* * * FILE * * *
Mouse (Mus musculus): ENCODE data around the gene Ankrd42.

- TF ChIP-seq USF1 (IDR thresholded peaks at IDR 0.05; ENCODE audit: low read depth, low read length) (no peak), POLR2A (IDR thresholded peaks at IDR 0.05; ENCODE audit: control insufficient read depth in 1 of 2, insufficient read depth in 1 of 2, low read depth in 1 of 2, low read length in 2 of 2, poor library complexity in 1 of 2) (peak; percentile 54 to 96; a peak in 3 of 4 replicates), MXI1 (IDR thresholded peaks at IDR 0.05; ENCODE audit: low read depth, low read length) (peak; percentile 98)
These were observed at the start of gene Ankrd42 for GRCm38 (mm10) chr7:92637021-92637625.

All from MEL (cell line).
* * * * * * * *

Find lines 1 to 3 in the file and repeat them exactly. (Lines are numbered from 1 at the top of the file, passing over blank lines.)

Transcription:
Mouse (Mus musculus): ENCODE data around the gene Ankrd42.

- TF ChIP-seq USF1 (IDR thresholded peaks at IDR 0.05; ENCODE audit: low read depth, low read length) (no peak), POLR2A (IDR thresholded peaks at IDR 0.05; ENCODE audit: control insufficient read depth in 1 of 2, insufficient read depth in 1 of 2, low read depth in 1 of 2, low read length in 2 of 2, poor library complexity in 1 of 2) (peak; percentile 54 to 96; a peak in 3 of 4 replicates), MXI1 (IDR thresholded peaks at IDR 0.05; ENCODE audit: low read depth, low read length) (peak; percentile 98)
These were observed at the start of gene Ankrd42 for GRCm38 (mm10) chr7:92637021-92637625.